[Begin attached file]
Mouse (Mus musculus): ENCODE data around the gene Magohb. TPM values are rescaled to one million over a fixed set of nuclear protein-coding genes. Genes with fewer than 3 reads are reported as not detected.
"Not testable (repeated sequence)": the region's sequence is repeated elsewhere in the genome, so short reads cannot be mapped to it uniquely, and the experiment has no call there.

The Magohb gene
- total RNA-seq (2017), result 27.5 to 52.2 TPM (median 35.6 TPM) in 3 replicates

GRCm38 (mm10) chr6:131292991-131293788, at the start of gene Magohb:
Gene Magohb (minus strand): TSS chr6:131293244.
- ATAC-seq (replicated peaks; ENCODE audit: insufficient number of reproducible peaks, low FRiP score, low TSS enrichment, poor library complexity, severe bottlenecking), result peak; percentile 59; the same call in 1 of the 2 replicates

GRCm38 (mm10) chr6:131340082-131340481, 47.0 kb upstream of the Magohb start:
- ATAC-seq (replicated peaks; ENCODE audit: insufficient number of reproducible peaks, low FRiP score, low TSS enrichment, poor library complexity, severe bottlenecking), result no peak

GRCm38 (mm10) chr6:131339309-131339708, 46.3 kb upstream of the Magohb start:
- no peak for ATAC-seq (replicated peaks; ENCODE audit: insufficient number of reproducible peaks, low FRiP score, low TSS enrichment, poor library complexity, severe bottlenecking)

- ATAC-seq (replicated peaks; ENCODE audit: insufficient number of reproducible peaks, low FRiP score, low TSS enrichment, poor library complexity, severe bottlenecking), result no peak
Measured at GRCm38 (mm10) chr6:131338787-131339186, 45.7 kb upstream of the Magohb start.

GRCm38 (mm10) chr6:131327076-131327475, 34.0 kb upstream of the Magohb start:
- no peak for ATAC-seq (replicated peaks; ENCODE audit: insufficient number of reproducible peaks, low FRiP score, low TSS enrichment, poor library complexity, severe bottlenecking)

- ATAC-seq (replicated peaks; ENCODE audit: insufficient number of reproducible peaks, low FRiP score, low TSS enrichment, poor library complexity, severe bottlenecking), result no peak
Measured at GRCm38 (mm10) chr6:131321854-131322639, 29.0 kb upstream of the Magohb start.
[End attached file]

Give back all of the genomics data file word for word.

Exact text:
Mouse (Mus musculus): ENCODE data around the gene Magohb. TPM values are rescaled to one million over a fixed set of nuclear protein-coding genes. Genes with fewer than 3 reads are reported as not detected.
"Not testable (repeated sequence)": the region's sequence is repeated elsewhere in the genome, so short reads cannot be mapped to it uniquely, and the experiment has no call there.

The Magohb gene
- total RNA-seq (2017), result 27.5 to 52.2 TPM (median 35.6 TPM) in 3 replicates

GRCm38 (mm10) chr6:131292991-131293788, at the start of gene Magohb:
Gene Magohb (minus strand): TSS chr6:131293244.
- ATAC-seq (replicated peaks; ENCODE audit: insufficient number of reproducible peaks, low FRiP score, low TSS enrichment, poor library complexity, severe bottlenecking), result peak; percentile 59; the same call in 1 of the 2 replicates

GRCm38 (mm10) chr6:131340082-131340481, 47.0 kb upstream of the Magohb start:
- ATAC-seq (replicated peaks; ENCODE audit: insufficient number of reproducible peaks, low FRiP score, low TSS enrichment, poor library complexity, severe bottlenecking), result no peak

GRCm38 (mm10) chr6:131339309-131339708, 46.3 kb upstream of the Magohb start:
- no peak for ATAC-seq (replicated peaks; ENCODE audit: insufficient number of reproducible peaks, low FRiP score, low TSS enrichment, poor library complexity, severe bottlenecking)

- ATAC-seq (replicated peaks; ENCODE audit: insufficient number of reproducible peaks, low FRiP score, low TSS enrichment, poor library complexity, severe bottlenecking), result no peak
Measured at GRCm38 (mm10) chr6:131338787-131339186, 45.7 kb upstream of the Magohb start.

GRCm38 (mm10) chr6:131327076-131327475, 34.0 kb upstream of the Magohb start:
- no peak for ATAC-seq (replicated peaks; ENCODE audit: insufficient number of reproducible peaks, low FRiP score, low TSS enrichment, poor library complexity, severe bottlenecking)

- ATAC-seq (replicated peaks; ENCODE audit: insufficient number of reproducible peaks, low FRiP score, low TSS enrichment, poor library complexity, severe bottlenecking), result no peak
Measured at GRCm38 (mm10) chr6:131321854-131322639, 29.0 kb upstream of the Magohb start.